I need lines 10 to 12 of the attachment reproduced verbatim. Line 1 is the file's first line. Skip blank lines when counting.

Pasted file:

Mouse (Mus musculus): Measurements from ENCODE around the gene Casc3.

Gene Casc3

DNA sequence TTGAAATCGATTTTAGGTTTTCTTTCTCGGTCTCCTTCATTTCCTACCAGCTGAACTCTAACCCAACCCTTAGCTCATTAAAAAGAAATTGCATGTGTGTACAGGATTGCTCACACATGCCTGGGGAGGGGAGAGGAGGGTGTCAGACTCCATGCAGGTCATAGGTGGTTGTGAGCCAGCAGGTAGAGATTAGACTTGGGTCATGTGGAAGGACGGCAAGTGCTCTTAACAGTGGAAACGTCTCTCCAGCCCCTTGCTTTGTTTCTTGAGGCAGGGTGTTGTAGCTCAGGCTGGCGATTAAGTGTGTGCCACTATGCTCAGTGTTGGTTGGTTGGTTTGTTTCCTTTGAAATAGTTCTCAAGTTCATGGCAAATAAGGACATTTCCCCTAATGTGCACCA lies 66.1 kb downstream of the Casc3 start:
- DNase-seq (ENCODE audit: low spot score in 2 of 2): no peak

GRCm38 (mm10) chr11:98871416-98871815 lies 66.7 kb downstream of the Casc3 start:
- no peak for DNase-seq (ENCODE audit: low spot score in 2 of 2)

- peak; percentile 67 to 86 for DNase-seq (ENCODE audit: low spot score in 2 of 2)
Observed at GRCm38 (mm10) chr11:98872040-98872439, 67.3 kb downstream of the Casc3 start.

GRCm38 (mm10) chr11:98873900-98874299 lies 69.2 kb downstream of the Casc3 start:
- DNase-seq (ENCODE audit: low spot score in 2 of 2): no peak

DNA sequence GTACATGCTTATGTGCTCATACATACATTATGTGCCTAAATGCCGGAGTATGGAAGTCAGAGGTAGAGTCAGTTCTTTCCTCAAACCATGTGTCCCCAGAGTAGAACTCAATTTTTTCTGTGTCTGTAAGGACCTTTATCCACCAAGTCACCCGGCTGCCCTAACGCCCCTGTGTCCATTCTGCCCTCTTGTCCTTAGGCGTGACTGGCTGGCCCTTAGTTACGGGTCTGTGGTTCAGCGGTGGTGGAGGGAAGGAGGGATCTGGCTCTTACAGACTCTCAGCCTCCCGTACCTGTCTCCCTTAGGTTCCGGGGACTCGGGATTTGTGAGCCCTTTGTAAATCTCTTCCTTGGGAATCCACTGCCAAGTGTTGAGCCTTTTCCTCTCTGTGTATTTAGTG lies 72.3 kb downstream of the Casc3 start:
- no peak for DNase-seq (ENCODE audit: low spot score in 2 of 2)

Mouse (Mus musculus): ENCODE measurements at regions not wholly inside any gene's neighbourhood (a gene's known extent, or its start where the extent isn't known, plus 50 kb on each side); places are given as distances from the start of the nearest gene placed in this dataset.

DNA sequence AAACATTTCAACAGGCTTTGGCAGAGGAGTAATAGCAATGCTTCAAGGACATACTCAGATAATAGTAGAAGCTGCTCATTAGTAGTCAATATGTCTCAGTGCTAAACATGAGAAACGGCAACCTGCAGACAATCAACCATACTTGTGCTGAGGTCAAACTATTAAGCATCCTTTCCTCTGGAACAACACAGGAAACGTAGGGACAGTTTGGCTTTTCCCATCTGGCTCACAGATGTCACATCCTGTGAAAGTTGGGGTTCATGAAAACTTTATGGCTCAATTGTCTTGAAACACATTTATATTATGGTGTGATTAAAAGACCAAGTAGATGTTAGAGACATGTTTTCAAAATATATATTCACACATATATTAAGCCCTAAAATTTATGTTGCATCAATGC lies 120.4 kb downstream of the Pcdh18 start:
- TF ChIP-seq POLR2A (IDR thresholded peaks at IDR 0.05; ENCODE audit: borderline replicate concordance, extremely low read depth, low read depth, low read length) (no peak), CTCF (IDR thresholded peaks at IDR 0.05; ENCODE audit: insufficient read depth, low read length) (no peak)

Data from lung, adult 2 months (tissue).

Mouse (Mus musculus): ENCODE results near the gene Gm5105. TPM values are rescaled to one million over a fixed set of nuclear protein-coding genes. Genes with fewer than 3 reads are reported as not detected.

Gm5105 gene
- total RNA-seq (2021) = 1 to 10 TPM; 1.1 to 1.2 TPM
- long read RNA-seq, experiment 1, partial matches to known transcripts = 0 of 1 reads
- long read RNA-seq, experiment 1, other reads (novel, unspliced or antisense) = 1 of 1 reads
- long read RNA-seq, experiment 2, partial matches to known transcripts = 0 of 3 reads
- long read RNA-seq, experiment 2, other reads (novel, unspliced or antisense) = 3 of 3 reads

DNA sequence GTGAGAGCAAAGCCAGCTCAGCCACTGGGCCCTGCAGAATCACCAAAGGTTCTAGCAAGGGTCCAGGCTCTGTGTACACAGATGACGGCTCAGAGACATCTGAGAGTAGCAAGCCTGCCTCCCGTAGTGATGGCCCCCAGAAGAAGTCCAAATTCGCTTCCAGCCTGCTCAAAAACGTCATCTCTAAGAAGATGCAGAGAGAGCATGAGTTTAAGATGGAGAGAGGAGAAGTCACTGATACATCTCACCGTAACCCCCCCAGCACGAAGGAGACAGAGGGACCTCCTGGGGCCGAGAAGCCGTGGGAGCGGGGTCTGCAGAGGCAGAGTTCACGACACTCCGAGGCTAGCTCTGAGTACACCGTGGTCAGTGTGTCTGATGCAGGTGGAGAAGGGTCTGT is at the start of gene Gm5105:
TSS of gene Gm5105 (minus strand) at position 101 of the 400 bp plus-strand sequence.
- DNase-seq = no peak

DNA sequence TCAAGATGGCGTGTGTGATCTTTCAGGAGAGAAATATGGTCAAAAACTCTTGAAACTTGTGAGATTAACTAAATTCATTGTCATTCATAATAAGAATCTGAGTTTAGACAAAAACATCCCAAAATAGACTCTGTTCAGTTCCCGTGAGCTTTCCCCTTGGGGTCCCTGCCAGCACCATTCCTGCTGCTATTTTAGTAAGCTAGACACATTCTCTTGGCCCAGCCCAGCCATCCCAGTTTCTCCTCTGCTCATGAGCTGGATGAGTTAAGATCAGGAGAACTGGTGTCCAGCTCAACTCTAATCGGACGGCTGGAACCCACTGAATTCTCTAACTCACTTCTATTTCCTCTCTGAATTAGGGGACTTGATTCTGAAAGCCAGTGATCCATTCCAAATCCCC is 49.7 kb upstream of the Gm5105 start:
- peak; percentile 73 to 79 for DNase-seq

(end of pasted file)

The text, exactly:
- DNase-seq (ENCODE audit: low spot score in 2 of 2): no peak

DNA sequence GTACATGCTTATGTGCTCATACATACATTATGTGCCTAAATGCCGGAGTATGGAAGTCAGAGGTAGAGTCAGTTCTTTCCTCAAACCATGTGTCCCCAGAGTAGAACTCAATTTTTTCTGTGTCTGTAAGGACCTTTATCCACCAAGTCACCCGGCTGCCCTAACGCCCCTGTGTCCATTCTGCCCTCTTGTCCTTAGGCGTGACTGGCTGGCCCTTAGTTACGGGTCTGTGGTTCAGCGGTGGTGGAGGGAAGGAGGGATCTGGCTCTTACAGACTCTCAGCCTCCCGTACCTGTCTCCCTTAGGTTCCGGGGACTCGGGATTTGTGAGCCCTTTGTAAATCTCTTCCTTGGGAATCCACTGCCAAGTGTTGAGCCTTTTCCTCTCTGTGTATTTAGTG lies 72.3 kb downstream of the Casc3 start:
- no peak for DNase-seq (ENCODE audit: low spot score in 2 of 2)